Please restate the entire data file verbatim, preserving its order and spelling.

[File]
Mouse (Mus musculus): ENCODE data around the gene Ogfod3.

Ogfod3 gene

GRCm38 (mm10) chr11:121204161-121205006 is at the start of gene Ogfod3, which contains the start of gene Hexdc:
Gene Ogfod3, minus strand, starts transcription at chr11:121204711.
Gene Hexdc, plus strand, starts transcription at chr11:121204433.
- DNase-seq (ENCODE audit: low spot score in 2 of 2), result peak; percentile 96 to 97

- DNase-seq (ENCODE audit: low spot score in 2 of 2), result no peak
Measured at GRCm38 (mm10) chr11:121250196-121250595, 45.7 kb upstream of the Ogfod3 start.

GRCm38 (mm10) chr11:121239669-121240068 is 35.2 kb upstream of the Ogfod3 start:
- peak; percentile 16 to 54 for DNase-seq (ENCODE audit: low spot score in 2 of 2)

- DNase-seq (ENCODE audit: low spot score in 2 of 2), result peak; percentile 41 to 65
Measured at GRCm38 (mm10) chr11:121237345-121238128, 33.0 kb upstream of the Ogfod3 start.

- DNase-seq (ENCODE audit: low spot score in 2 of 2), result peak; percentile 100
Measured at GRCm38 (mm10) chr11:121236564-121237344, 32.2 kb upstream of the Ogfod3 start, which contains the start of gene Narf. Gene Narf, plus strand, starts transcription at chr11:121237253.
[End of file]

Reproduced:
Mouse (Mus musculus): ENCODE data around the gene Ogfod3.

Ogfod3 gene

GRCm38 (mm10) chr11:121204161-121205006 is at the start of gene Ogfod3, which contains the start of gene Hexdc:
Gene Ogfod3, minus strand, starts transcription at chr11:121204711.
Gene Hexdc, plus strand, starts transcription at chr11:121204433.
- DNase-seq (ENCODE audit: low spot score in 2 of 2), result peak; percentile 96 to 97

- DNase-seq (ENCODE audit: low spot score in 2 of 2), result no peak
Measured at GRCm38 (mm10) chr11:121250196-121250595, 45.7 kb upstream of the Ogfod3 start.

GRCm38 (mm10) chr11:121239669-121240068 is 35.2 kb upstream of the Ogfod3 start:
- peak; percentile 16 to 54 for DNase-seq (ENCODE audit: low spot score in 2 of 2)

- DNase-seq (ENCODE audit: low spot score in 2 of 2), result peak; percentile 41 to 65
Measured at GRCm38 (mm10) chr11:121237345-121238128, 33.0 kb upstream of the Ogfod3 start.

- DNase-seq (ENCODE audit: low spot score in 2 of 2), result peak; percentile 100
Measured at GRCm38 (mm10) chr11:121236564-121237344, 32.2 kb upstream of the Ogfod3 start, which contains the start of gene Narf. Gene Narf, plus strand, starts transcription at chr11:121237253.